Year: 1936

Director: Mervyn LeRoy

Cast: Frank McHugh, Sam Levene, Joan Blondell, Alan Jenkins

Warner Brothers made series of gangster comedies in the 1930’s and 1940’s. Best known are A Slight Case of Murder and Larceny Inc. both starring Edward G. Robinson. Three Men on a Horse falls into this same sub-genre. Originally a play co-written by George Abbott that ran on Broadway for close to two years with Frank McHugh and Sam Levene originating the same roles they perform in the movie.

Erwin Trowbridge (Frank McHugh) is a loser. A henpecked husband who writes greeting cards sayings for a living, works for a company where he is grossly underpaid and treated like dirt. His home life is not much better, a ditz for a wife and brother in law who constantly berates him for not making money. You see Erwin bets on the ponies, and he always wins. Only he doesn’t bet for money. Never for money, that would be cheating. According to Patsy (Sam Levene) a Damon Runyon type gambler, Erwin is a poet. Patsy also sees Erwin as the goldmine he and his pals have been waiting for. Along with Levene, Allen Jenkins and Teddy Hart are the gamblers who kidnap Erwin with a plan to make them a fortune. Joan Blondell, using her Brooklyn accent to its best advantage, is Mabel, Patsy’s girlfriend. Eddie Rochester Anderson and Alan Hale are also on board as employees at the hotel where the gamblers are keeping Erwin while he comes up with the winning horses. The film was directed by Mervlyn LeRoy though there is no director’s credit given in the film. Three Men on a Horse is a pleasant humorous film filled enough laughs to satisfy even though it is somewhat dated at times. Nice performances by everyone in the cast.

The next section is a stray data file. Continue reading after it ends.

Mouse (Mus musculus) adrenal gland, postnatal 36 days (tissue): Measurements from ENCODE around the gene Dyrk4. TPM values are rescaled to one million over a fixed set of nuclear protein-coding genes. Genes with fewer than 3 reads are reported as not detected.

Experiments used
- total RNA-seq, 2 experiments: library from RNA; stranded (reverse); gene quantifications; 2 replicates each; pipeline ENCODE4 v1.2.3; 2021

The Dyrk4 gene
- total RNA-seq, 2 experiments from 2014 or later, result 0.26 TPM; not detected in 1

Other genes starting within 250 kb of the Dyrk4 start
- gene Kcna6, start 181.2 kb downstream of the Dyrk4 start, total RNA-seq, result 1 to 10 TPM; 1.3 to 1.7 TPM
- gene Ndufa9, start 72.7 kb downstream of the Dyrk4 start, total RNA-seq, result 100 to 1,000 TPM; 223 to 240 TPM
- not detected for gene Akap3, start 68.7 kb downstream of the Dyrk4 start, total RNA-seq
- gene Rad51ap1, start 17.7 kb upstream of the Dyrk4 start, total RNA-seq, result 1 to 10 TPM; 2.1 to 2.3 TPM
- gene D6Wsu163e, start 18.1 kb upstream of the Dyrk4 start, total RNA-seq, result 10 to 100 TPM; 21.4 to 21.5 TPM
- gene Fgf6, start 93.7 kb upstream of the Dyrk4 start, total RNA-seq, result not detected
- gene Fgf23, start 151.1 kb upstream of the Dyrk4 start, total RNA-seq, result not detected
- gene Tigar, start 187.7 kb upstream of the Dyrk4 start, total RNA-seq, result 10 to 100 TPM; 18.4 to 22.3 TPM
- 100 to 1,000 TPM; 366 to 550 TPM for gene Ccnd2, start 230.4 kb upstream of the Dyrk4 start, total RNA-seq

It looks like Warner’s took their “B” team and gave them their own game to play and they came away a winner.

By John Greco

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